Are You Ready?
In today's global business and 24/7 news environment, the potential for a crisis in the apple industry is real. With more stakeholders, regulators, critics, and potential plaintiffs, there are increasingly costly consequences for mistakes, and more need than ever to have plans ready to deal with the crises that inevitably arise.
Managing issues and potential crises at the national level is a priority for the U.S. Apple Association. We have worked to ensure we're prepared on all fronts. But are you and your company ready for a crisis?
Build a crisis management team
The first step in preparing for a crisis is to build a crisis management team. Each business is unique, but, at a minimum, the team should include the chief executive officer, chief public relations officer, the senior manager from the division that might be involved in the crisis, and a corporate lawyer and/or other legal counsel. This team's job is to develop an action plan and to decide who the spokesperson should be. Also, consider enlisting the help of a communications firm for guidance before, during, and after a crisis situation. Such counsel can provide an objective perspective.
Assess your vulnerability
The best time to think about your vulnerability is before a crisis occurs. Consider what unexpected or unintended issues might arise, and assess the likelihood of those things actually happening. Use this assessment to prepare for what might come your way. While it's not possible to predict the future, it is possible to anticipate, prepare for, and monitor those potential issues.
Develop message points
Planning and preparation allow crisis teams to react faster and make more effective decisions. To better handle a crisis, develop an appropriate positioning strategy and message points for your areas of vulnerability. Three things to think about:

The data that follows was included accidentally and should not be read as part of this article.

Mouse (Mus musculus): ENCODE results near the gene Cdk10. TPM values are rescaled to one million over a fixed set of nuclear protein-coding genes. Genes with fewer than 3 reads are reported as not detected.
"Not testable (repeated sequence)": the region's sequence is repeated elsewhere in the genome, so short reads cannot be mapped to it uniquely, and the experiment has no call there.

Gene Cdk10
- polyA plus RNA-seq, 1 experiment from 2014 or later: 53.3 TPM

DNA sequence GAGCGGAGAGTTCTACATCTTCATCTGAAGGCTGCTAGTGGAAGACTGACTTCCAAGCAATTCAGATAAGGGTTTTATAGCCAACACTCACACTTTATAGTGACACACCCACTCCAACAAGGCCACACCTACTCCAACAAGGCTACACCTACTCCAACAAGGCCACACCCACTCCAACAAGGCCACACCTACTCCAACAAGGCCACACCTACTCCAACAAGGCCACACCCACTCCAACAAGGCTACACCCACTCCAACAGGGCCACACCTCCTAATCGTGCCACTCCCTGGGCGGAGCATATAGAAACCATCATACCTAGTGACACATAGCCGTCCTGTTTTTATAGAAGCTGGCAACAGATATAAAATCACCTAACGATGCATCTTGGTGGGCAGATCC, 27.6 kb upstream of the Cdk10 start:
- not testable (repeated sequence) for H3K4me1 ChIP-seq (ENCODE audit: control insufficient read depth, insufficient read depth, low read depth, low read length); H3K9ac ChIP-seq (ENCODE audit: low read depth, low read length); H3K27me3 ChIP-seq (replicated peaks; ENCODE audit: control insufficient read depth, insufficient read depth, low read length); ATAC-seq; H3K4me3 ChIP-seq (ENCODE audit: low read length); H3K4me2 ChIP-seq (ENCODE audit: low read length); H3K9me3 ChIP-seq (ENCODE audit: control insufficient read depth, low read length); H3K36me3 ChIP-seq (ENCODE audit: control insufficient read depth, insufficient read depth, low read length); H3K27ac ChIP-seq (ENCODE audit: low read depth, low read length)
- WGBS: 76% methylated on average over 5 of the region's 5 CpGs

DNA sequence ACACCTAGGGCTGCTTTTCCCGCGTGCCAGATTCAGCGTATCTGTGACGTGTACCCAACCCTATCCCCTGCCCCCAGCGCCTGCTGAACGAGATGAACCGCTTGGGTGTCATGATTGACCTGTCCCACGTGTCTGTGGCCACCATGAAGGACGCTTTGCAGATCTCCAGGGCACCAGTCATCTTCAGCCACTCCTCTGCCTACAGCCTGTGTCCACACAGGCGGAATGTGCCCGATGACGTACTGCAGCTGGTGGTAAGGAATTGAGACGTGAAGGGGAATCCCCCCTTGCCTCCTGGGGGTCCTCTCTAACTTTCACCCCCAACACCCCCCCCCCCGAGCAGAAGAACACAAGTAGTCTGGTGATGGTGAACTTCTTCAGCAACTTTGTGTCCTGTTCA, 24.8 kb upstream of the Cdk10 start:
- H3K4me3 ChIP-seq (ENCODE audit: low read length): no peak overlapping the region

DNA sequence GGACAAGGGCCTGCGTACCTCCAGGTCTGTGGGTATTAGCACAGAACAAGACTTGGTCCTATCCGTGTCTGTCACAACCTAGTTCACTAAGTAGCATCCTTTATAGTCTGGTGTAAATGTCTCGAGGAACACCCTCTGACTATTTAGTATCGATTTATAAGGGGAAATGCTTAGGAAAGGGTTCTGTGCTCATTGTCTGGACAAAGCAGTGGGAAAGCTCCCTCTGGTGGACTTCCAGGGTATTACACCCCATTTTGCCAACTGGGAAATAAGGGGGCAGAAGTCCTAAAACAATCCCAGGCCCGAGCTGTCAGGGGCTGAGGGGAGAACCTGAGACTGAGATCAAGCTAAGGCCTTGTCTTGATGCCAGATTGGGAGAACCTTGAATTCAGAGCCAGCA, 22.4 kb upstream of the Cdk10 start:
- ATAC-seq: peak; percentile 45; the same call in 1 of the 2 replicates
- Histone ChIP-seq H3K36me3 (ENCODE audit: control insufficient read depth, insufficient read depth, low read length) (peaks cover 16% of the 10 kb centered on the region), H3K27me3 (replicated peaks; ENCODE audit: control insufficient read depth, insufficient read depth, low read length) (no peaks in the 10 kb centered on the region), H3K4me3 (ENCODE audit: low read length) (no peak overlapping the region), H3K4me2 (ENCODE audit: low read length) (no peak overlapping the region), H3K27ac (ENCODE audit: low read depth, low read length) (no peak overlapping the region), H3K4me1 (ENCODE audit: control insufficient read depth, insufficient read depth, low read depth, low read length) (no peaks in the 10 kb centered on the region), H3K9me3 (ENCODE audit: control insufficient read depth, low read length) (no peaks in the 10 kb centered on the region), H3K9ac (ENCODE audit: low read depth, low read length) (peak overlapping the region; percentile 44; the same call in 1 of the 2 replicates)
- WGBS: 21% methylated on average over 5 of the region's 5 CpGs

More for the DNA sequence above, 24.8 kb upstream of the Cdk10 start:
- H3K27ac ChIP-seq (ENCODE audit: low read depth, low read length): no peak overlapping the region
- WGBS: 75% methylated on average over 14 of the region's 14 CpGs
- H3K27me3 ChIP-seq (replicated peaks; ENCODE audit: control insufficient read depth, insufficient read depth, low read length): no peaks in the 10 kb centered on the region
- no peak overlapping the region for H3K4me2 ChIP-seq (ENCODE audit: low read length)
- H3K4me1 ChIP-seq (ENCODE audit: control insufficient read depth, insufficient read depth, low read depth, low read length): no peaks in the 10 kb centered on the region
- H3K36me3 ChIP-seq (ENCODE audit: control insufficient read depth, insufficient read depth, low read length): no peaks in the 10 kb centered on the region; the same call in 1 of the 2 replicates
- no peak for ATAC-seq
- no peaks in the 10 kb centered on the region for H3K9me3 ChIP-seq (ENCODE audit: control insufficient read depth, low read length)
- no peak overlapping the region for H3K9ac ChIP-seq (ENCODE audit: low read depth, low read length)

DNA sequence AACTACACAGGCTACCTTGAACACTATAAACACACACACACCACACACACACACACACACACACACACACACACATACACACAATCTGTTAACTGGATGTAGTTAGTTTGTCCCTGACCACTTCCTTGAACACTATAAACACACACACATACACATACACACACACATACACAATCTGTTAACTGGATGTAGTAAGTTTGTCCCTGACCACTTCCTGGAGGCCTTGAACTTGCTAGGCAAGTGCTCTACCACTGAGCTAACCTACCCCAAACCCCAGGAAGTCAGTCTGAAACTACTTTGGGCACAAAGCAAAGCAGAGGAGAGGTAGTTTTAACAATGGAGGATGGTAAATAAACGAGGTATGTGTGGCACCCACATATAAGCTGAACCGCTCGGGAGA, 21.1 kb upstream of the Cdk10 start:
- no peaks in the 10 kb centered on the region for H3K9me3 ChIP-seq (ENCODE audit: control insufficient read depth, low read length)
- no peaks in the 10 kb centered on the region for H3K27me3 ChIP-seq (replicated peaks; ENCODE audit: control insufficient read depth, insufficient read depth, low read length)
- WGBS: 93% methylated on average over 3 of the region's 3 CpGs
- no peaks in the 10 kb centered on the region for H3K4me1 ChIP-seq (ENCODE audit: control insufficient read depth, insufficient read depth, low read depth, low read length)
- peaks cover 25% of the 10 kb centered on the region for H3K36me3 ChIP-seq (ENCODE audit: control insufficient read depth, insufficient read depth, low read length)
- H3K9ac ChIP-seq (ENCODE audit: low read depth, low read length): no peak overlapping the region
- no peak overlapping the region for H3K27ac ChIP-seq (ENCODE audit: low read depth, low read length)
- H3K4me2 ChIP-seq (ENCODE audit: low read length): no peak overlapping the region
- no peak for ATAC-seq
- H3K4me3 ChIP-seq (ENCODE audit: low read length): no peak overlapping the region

• Protect the integrity and reputation of your company. Don't obfuscate with passive language.
• Tell it all, tell it fast and tell the truth. Don't lie, deny or hide facts.
• Admit mistakes up front and begin doing whatever is possible to re-establish credibility and confidence with internal and external audiences.
Transparency is a key part of managing a crisis, even if it seems counterintuitive.
In developing message points, consider who your key audiences might be and the most effective way to communicate with them, including your board of directors, employees, customers, suppliers, government officials, regulators, consumers, and the news media. Consider how to best utilize Web sites, e-mail distribution lists, and other communication tools to reach those audiences. Assign responsibilities for those contacts, which should be maintained throughout the crisis.
Information brochures or fact sheets about the company or the area in which the crisis has occurred are useful for informing external audiences who are unfamiliar with your company. If the crisis was caused by a piece of equipment, consider bringing in a similar piece of equipment to show reporters. In some cases, it might be necessary to create materials that explain technical systems or in-house procedures. If you explain how a technical system or in-house procedure works and point out where a breakdown occurred, there is less chance of a reporter interpreting the situation erroneously. Develop as many of these materials ahead of time as possible and make them available electronically for easy access by the news media.
Identify spokesperson and other resources
A designated spokesperson should be trained by outside professionals as the primary spokesperson to make official statements and answer media questions. A back-up to the designated spokesperson should also be trained. In addition, designate individuals who will serve as technical experts or advisors. These individuals might include a food-safety or nutrition expert, a scientist, or member of the academic community to support your spokesperson with credible information.
USApple has identified food-safety experts, state and federal government officials, and contacts within allied industry organizations to call on in the event of a crisis. The association can provide its members with background information, information on technical/safety issues, assist with message development, and aid in reaching key media contacts.
It is USApple's responsibility to serve as the voice of the industry, act as an information clearinghouse, and safeguard the image of apples and apple products from disparagement in the national media. In the event of a potential national crisis situation, we urge members of the apple industry to immediately contact your state executive or USApple. Together, we can work to ensure the future livelihood of the apple industry.